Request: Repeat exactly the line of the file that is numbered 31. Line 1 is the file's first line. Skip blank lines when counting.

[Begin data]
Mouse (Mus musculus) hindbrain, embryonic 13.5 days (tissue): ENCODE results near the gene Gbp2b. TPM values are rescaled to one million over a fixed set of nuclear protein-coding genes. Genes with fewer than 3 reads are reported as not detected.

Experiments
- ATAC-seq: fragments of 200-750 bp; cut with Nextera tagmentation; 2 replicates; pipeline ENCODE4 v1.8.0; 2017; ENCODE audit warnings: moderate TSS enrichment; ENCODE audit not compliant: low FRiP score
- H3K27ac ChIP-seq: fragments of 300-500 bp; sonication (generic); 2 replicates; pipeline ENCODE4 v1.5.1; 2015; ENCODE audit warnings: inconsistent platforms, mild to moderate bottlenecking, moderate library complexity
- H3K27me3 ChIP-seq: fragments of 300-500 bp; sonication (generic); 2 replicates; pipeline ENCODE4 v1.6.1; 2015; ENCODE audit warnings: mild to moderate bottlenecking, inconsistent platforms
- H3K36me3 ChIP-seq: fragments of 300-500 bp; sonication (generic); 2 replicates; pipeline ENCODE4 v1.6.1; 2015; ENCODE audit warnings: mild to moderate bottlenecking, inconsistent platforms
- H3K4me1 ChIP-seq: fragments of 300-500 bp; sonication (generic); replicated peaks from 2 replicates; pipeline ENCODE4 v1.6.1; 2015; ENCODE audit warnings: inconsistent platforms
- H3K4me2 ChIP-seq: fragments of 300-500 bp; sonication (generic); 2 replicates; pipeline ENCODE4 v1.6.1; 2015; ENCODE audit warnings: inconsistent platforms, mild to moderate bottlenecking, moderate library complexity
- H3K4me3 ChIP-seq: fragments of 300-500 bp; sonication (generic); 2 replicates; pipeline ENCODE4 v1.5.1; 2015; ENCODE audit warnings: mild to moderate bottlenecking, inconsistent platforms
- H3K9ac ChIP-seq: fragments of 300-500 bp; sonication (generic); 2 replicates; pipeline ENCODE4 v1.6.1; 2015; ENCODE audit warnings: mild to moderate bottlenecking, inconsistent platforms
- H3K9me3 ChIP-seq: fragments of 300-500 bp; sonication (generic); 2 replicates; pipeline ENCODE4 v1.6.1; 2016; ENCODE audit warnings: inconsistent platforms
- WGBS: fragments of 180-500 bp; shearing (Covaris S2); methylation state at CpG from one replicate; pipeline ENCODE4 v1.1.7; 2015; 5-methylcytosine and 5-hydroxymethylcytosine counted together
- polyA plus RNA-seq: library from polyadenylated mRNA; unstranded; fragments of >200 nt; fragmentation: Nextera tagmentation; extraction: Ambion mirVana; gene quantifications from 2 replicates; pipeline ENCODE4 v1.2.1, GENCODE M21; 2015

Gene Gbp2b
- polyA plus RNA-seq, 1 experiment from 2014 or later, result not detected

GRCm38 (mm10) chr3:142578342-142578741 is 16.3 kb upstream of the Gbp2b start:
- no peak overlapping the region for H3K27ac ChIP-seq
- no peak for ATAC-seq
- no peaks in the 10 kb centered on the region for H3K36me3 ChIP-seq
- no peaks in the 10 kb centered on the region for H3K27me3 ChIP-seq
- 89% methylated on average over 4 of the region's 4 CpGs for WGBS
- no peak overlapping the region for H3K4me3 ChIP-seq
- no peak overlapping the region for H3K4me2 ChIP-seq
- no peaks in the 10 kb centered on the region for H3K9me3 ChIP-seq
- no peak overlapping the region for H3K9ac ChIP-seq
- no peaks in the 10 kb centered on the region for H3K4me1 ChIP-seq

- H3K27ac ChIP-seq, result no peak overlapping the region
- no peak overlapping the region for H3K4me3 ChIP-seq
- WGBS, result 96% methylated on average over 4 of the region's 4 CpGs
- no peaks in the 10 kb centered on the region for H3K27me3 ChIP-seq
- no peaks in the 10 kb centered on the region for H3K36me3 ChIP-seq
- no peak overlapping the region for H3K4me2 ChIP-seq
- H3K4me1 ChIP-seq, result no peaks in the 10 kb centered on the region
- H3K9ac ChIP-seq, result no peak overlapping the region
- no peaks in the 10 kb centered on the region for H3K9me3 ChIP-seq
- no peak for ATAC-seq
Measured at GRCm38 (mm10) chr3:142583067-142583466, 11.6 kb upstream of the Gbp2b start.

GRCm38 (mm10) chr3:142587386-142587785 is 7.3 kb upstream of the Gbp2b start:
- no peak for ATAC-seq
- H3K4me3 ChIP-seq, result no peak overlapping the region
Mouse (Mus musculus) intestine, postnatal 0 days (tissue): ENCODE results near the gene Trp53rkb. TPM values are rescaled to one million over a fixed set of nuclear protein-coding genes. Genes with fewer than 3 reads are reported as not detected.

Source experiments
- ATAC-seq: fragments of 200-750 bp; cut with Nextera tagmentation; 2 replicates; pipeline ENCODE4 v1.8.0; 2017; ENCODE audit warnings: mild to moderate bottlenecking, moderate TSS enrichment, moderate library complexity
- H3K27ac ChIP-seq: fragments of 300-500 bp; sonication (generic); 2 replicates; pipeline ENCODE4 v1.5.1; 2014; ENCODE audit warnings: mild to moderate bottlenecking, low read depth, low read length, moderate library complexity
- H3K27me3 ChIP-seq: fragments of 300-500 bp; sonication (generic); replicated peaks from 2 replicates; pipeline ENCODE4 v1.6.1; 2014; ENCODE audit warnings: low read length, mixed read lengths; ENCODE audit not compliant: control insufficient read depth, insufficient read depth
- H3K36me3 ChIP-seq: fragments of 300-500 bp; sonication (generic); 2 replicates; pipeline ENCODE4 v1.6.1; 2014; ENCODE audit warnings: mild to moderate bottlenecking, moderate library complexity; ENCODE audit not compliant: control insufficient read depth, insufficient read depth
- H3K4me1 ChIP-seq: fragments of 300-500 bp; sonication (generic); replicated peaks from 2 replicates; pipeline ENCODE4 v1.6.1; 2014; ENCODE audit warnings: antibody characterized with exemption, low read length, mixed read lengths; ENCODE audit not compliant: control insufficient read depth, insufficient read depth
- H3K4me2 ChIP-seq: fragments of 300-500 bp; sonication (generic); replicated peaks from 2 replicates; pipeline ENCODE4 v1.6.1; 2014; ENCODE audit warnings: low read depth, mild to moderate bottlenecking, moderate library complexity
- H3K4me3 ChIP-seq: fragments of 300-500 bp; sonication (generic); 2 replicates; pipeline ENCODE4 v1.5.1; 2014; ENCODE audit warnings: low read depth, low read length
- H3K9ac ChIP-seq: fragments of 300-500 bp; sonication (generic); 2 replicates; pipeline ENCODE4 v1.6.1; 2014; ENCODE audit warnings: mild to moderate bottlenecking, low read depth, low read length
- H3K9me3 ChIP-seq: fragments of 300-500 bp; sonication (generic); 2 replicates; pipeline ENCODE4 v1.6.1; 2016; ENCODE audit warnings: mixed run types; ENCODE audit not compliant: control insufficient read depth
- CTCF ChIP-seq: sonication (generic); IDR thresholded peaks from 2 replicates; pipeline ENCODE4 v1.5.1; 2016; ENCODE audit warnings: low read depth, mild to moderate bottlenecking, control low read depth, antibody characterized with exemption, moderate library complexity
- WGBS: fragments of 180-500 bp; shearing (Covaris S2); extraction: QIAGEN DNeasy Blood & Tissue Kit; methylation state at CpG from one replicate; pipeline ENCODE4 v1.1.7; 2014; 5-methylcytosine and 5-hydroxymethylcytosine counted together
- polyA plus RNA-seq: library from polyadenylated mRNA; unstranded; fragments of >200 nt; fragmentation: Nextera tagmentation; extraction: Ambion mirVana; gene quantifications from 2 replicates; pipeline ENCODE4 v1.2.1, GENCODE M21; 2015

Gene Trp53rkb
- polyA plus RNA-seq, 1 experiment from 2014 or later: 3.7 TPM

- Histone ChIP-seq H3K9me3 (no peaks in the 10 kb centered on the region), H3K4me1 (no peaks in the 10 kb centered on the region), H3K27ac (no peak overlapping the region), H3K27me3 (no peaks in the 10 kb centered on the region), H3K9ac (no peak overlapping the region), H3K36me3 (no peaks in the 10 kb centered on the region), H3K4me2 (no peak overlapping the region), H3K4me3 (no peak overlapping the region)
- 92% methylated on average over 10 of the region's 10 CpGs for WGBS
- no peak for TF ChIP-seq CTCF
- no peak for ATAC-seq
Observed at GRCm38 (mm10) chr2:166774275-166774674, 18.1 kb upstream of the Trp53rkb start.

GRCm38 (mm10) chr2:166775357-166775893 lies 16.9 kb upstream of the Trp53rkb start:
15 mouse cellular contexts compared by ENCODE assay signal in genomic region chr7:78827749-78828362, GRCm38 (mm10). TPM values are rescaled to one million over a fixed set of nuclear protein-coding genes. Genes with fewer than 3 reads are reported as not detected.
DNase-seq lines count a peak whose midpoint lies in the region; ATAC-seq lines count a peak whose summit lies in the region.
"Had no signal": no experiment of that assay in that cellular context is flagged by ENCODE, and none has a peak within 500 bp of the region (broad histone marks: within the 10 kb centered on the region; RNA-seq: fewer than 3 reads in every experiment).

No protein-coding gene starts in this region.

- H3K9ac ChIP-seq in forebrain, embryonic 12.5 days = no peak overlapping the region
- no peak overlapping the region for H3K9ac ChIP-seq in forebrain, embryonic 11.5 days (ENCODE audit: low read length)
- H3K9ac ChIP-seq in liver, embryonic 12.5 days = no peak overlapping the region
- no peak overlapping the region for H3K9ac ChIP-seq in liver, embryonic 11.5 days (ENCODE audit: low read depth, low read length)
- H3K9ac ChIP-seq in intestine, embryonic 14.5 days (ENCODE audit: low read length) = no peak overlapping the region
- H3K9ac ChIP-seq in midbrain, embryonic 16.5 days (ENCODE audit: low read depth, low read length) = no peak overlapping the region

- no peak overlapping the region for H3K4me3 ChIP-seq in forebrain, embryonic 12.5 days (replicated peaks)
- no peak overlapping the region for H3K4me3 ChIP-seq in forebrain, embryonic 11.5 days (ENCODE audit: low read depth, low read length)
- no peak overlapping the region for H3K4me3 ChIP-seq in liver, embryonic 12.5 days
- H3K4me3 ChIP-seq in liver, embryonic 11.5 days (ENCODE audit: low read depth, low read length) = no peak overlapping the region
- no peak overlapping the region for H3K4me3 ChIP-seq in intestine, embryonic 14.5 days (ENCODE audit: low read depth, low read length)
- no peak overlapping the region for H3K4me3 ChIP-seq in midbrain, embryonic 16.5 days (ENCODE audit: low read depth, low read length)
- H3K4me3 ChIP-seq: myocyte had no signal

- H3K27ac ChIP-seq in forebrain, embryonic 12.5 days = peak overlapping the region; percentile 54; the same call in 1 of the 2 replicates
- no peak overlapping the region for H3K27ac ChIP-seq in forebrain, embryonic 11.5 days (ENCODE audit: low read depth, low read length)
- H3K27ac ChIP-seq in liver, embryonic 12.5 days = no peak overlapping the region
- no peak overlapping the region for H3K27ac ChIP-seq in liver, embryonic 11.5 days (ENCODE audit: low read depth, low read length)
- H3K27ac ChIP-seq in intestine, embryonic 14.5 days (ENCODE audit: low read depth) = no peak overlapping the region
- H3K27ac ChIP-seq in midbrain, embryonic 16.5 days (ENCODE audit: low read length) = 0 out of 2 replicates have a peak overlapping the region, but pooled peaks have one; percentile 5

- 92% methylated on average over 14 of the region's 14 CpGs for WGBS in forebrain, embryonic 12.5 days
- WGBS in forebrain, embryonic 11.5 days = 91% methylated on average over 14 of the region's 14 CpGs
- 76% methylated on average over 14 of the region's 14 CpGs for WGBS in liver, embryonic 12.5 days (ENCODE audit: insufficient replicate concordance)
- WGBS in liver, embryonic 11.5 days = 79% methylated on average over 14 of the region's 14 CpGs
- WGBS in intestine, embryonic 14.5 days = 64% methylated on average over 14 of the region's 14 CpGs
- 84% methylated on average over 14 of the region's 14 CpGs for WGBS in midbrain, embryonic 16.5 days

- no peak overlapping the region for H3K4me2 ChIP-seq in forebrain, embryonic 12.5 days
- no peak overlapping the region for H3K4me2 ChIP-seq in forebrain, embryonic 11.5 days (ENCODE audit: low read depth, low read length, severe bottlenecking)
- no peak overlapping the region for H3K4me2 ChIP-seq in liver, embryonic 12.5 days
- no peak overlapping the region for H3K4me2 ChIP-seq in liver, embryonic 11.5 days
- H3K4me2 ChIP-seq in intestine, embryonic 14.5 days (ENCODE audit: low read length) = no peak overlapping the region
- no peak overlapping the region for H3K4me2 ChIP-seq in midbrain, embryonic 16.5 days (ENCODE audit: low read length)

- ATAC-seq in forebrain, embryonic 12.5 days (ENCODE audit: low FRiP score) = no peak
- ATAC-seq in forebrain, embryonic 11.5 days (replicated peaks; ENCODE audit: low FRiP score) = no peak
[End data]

- no peaks in the 10 kb centered on the region for H3K36me3 ChIP-seq